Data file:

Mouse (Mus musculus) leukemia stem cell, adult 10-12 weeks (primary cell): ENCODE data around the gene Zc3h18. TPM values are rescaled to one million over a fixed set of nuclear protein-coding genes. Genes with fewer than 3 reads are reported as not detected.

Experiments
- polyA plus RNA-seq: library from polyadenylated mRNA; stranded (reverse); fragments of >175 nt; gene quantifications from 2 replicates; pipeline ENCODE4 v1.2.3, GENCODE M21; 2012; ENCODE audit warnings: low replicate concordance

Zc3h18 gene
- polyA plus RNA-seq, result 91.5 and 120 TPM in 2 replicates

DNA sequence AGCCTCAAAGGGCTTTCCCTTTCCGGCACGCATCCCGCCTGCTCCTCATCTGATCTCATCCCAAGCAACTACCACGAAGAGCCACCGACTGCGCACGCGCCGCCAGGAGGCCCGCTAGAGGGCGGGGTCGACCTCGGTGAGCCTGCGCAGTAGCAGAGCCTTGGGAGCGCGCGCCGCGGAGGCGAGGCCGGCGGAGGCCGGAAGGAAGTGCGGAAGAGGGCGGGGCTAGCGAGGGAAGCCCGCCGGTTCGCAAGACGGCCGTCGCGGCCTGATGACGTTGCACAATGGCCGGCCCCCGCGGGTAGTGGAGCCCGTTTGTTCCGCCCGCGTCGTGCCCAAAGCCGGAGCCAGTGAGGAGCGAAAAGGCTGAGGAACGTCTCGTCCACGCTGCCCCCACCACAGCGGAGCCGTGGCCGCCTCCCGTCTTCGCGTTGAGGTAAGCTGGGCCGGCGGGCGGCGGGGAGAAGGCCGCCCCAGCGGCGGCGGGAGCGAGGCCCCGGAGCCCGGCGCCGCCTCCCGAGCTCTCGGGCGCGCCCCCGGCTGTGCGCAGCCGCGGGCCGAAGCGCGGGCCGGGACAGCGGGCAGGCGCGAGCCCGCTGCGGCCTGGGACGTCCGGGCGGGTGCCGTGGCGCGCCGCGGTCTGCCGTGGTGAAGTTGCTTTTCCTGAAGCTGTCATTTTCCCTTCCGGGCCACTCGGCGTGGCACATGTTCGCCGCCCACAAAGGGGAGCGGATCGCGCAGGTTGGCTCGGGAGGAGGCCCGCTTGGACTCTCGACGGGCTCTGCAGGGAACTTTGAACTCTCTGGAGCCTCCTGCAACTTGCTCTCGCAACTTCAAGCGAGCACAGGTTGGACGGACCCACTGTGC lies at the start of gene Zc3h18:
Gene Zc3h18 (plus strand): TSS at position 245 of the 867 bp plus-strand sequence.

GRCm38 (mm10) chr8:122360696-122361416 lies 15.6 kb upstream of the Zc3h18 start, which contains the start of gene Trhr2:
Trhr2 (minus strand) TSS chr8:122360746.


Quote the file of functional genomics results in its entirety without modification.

Mouse (Mus musculus) leukemia stem cell, adult 10-12 weeks (primary cell): ENCODE data around the gene Zc3h18. TPM values are rescaled to one million over a fixed set of nuclear protein-coding genes. Genes with fewer than 3 reads are reported as not detected.

Experiments
- polyA plus RNA-seq: library from polyadenylated mRNA; stranded (reverse); fragments of >175 nt; gene quantifications from 2 replicates; pipeline ENCODE4 v1.2.3, GENCODE M21; 2012; ENCODE audit warnings: low replicate concordance

Zc3h18 gene
- polyA plus RNA-seq, result 91.5 and 120 TPM in 2 replicates

DNA sequence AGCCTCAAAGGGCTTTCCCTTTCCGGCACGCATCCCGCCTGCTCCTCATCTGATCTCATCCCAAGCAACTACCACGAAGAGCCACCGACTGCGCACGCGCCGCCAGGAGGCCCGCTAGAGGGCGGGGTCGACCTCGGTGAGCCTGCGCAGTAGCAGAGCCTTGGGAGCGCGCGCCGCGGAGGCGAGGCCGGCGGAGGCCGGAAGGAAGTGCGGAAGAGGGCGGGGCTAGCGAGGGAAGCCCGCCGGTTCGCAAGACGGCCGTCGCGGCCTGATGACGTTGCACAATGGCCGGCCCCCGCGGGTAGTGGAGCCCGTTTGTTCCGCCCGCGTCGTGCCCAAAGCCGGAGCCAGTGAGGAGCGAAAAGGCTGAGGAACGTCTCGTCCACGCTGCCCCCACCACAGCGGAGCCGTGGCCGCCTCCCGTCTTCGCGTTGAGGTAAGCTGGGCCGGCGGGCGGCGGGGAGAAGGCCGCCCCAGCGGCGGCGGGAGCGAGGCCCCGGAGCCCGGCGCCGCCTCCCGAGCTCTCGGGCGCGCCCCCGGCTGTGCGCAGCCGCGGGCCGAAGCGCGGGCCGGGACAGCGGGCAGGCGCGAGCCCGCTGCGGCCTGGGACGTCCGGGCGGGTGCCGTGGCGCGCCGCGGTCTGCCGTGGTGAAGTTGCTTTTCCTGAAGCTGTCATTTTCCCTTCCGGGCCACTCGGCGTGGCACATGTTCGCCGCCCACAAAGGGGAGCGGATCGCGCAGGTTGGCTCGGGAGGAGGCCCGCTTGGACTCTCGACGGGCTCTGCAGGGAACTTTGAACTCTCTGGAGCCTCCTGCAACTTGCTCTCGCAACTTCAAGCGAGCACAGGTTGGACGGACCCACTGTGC lies at the start of gene Zc3h18:
Gene Zc3h18 (plus strand): TSS at position 245 of the 867 bp plus-strand sequence.

GRCm38 (mm10) chr8:122360696-122361416 lies 15.6 kb upstream of the Zc3h18 start, which contains the start of gene Trhr2:
Trhr2 (minus strand) TSS chr8:122360746.